A step by step craft business guide

London Jewellery School’s marketing co-ordinator Bronagh Miskelly is also building her own craft business and has come across a useful UK business guide for anyone thinking of selling their own handmade or craft items.

I have been trying to pin point what I need/want from a guide to running a craft business.

The following would be useful:

  • That it is written from a UK perspective – the UK and US experiences are very different from how people approach craft to the sizes of the fairs you might sell at.
  • That it addresses those perennial questions about pricing and valuing your work
  • That it actually encourages me to get on with promoting and selling my work rather than wallow in a sea of self-doubt (makers are great at talking down rather than up their work)
  • That it doesn’t make the whole process seem too overwhelming.

So when I chanced upon Your Craft Business – A step by step guide by Kevin Partner in a list of Kindle bargains of the day (it’s also available in paperback), I was very pleased to find a book that fitted very much with my wish list.


biz book

Partner and his wife actually run a craft business as well as him being an expert business writer. So he is able to write from the perspective of their business MakingYourOwnCandles.co.uk as well as sharing case studies from other small craft businesses.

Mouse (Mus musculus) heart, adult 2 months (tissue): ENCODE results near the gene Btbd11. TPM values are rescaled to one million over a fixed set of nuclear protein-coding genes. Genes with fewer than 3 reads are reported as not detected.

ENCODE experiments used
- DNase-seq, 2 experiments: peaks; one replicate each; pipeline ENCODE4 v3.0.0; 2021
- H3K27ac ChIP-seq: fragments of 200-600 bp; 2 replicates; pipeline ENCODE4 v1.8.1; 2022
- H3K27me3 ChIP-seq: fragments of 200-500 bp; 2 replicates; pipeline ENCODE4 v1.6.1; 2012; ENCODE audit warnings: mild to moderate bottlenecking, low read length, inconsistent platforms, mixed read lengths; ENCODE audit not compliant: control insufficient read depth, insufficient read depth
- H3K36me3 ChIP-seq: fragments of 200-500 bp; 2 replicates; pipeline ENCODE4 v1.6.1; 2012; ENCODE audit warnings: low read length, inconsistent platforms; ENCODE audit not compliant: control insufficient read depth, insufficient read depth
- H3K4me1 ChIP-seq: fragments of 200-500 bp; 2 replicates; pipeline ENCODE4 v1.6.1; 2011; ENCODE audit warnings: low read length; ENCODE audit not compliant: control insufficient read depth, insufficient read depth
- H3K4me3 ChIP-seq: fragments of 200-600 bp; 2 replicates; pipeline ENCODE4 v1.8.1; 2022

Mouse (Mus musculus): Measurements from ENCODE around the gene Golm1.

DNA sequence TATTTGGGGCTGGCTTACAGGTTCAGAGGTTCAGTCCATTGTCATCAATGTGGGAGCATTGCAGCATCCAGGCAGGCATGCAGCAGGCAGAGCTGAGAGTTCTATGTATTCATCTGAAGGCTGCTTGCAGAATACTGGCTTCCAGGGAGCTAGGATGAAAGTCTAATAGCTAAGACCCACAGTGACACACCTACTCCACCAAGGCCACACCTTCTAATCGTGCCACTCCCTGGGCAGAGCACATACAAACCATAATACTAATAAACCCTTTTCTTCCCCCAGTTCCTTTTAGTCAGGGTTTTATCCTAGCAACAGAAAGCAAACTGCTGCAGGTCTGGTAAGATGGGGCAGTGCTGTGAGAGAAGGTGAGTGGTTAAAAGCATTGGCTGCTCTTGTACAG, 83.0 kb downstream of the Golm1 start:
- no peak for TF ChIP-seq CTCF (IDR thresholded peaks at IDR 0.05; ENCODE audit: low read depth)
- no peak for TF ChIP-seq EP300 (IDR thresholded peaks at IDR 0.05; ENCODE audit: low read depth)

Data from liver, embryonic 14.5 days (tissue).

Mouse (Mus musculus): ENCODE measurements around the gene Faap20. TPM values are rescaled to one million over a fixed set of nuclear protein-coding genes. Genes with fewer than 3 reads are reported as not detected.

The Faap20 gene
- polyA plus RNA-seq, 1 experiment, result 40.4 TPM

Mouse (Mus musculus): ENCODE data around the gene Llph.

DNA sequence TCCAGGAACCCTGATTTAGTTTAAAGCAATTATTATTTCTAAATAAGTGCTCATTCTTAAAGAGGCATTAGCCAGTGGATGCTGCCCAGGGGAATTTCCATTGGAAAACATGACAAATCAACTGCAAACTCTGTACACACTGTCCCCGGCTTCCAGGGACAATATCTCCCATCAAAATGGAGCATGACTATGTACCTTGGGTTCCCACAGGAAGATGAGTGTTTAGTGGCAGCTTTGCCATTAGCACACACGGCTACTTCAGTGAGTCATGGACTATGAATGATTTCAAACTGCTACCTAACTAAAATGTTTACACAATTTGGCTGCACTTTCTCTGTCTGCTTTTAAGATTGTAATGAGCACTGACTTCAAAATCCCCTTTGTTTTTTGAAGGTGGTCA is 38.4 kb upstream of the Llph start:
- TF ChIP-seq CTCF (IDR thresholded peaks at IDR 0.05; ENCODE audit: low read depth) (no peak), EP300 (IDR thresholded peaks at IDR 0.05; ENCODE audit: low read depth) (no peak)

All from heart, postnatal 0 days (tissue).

Running a craft business means that Partner has got to know other makers and sellers and learnt what makes us tick. Something that is summed up by a few lines from the introduction:

“With a little money (many craft businesses can establish themselves on a budget of less than £100) and the talent and determination you already have, you can create a profitable business in next to no time.

“I have faith in you. All I ask is that you believe in yourself, strap yourself in, grab a notebook and enjoy the ride.”

Sticking with this down to earth style the book takes you through the steps of working out what products will sell and how to put those products in front of people who want to buy them at the right price and run it all legally.

Along the way he sets milestones such as “Make your plan” and “Sort out your website” so that building your business can be done piece by piece.

In particular the book takes a detailed look at the areas that hold many of us back from starting a craft business.

  • The self doubt mentioned above – bluntly he tells us to get out and look at what other people are doing. Are our skills as good as theirs? Yes? Then go for it.
  • Pricing and creating a premium service – Partner is clear about the importance of actually making money and offers advice of a range of pricing strategies including creating a premium aura around what you do.
  • The fear of failure. Is not selling at your first craft fair a failure or is it an opportunity to help you refine your product/collection or pricing strategy? Partner’s matter of fact discussion of the topic should make you feel more confident about dipping a toe in the water.

Over all this is not the only business book you should have on your shelf but it is one that I think every craft business would find useful both as a blueprint for getting started and for dipping into when you need reassurance or a new approach.

We have it in the London Jewellery School library so you can take a look and see if you agree with me next time you are in the studios.

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